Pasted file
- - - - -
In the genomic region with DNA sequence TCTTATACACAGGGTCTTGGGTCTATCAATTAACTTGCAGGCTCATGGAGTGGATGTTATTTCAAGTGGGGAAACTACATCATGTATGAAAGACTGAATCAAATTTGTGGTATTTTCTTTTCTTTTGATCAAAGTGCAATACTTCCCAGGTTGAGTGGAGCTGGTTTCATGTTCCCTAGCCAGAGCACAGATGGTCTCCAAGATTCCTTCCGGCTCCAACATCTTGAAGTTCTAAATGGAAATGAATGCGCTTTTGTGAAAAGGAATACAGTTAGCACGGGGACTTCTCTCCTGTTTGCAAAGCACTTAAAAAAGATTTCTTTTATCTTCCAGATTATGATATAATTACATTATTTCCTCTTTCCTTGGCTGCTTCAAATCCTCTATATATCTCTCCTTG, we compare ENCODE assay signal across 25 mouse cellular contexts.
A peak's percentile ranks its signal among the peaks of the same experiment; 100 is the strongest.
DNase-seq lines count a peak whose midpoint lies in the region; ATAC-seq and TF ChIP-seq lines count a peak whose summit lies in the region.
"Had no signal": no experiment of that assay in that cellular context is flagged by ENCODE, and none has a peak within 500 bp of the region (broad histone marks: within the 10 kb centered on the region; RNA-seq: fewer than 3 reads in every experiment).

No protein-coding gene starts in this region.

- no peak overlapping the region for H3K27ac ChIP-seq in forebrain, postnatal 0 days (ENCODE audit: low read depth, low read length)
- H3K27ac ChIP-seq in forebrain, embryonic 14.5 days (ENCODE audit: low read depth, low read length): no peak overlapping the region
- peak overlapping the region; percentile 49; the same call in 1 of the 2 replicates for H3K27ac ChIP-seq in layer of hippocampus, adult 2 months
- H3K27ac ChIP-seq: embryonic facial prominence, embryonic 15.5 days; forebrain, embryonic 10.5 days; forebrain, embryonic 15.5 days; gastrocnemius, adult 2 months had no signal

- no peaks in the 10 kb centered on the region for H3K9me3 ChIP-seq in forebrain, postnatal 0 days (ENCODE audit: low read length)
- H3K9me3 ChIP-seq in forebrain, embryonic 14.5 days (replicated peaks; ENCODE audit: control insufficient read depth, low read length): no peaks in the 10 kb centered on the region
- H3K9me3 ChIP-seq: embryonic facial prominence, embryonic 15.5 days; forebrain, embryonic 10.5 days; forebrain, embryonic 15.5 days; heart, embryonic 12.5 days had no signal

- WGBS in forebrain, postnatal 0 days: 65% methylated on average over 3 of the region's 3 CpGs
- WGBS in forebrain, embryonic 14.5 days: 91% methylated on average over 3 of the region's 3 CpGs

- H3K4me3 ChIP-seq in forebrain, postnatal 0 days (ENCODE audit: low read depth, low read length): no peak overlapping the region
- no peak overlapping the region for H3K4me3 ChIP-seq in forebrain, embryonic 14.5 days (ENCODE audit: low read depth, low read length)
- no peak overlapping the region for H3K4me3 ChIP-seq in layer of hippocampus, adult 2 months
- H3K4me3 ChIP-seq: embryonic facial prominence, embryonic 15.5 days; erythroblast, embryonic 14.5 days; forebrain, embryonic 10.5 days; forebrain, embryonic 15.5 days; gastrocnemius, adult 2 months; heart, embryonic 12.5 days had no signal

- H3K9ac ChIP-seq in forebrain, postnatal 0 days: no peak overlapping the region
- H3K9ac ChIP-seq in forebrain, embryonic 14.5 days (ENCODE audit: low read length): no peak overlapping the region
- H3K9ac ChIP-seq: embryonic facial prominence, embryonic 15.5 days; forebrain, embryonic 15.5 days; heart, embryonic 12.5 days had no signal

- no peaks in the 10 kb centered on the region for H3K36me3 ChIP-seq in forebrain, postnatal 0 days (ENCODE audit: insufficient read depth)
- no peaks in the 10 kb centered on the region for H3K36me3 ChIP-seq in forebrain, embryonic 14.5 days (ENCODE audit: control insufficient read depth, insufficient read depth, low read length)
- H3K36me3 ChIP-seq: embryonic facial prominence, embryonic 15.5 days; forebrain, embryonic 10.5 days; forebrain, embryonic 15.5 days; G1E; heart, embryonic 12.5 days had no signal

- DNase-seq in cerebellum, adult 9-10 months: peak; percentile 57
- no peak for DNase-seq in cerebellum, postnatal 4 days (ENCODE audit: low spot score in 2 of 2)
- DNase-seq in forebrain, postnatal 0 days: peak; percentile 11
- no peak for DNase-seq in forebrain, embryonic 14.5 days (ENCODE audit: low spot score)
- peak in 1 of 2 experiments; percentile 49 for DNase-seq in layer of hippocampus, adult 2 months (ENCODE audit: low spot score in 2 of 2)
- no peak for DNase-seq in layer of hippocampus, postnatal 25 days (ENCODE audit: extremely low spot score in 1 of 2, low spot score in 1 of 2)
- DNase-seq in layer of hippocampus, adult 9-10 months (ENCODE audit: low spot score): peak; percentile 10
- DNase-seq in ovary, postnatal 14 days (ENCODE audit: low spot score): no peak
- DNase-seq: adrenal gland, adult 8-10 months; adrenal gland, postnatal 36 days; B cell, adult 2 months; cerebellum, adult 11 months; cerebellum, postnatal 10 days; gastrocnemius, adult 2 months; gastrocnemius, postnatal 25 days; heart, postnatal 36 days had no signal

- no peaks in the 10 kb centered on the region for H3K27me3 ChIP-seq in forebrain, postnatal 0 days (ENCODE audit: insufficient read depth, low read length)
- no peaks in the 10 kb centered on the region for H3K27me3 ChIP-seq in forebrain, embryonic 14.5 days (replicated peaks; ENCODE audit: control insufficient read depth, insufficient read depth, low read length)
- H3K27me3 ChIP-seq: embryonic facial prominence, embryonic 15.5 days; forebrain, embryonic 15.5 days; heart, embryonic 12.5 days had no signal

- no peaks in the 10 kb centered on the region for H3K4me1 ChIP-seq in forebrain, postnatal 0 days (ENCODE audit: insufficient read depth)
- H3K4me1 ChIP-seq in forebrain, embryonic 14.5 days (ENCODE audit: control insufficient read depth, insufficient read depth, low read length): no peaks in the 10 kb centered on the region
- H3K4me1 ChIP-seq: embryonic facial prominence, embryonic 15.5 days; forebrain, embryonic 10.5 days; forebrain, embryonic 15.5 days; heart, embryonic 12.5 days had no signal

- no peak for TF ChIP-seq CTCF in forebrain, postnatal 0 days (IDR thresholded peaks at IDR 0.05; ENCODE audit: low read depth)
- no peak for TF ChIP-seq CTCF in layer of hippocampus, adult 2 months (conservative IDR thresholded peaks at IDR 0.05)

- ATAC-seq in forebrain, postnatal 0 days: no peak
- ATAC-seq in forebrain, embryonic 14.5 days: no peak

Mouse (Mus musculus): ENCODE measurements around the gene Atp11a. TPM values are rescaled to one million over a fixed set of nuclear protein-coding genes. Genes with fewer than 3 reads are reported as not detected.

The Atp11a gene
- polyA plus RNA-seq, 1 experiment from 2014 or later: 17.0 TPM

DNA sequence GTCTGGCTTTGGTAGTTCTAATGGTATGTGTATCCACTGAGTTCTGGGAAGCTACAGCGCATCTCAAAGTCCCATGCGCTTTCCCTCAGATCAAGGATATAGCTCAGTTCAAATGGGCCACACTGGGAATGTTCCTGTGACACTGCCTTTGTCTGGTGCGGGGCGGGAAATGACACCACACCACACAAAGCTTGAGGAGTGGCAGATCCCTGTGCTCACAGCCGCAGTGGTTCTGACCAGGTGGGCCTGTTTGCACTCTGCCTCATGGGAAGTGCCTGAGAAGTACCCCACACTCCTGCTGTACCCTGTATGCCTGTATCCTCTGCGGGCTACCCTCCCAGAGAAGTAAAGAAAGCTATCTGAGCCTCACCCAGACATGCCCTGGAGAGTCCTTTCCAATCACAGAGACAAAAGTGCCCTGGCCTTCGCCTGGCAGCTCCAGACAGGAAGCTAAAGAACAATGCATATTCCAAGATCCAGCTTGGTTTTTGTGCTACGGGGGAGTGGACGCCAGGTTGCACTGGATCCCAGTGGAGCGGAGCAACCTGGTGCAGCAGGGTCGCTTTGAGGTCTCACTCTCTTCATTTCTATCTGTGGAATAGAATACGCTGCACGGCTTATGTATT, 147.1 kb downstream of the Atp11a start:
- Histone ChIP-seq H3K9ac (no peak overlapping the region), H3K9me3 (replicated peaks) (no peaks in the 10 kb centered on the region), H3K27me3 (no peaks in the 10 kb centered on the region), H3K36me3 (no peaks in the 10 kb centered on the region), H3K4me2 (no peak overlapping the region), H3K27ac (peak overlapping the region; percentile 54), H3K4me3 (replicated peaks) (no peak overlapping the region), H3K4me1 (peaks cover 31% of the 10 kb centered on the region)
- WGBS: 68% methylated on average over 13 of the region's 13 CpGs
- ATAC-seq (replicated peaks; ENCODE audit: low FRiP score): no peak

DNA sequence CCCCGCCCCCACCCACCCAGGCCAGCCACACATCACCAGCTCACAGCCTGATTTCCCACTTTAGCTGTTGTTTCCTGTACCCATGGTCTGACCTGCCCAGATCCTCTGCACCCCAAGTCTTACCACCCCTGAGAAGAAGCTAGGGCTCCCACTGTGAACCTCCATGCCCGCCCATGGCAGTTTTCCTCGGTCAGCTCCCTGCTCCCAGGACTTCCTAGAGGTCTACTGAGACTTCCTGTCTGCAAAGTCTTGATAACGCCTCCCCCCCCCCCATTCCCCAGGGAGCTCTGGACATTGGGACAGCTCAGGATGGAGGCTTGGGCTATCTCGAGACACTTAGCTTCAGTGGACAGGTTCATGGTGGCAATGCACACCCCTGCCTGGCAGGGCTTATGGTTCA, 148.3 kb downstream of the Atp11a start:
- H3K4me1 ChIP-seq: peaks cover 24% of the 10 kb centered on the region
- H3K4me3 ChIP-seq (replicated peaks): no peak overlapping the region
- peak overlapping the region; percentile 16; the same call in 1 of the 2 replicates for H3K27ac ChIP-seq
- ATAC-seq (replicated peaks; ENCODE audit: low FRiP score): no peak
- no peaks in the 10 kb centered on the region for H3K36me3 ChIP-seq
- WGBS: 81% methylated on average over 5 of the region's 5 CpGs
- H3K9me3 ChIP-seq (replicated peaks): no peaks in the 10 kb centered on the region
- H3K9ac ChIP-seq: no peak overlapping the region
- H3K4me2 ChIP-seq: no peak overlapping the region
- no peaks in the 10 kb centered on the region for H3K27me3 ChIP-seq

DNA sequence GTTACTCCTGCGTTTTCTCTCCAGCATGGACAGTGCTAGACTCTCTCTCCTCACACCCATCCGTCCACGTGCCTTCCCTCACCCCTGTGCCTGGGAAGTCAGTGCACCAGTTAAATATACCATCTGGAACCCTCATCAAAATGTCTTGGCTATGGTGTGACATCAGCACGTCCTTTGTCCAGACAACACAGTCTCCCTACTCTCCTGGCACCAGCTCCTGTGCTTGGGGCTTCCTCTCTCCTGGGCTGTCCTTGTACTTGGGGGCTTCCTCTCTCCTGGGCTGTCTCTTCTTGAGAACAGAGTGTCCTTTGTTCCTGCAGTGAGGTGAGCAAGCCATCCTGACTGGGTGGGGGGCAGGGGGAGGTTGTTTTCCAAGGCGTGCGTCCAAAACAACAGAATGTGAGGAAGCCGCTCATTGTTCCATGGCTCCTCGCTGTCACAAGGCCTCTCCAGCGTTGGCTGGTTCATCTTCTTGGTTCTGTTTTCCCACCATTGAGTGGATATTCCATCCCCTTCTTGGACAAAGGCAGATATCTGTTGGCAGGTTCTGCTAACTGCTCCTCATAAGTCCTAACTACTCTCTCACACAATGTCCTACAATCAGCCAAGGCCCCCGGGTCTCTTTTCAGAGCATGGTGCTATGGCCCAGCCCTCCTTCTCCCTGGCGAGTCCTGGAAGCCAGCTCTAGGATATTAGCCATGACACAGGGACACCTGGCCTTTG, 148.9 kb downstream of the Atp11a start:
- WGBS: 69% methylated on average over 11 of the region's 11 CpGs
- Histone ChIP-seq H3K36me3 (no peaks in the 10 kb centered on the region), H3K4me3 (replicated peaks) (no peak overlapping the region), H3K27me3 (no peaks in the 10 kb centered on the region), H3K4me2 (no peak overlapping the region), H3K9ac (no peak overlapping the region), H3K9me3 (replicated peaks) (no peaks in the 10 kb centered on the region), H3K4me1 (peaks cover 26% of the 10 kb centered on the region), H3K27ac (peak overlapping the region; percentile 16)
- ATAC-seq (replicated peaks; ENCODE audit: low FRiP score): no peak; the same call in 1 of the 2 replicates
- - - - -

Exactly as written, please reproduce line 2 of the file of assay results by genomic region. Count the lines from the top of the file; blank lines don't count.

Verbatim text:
A peak's percentile ranks its signal among the peaks of the same experiment; 100 is the strongest.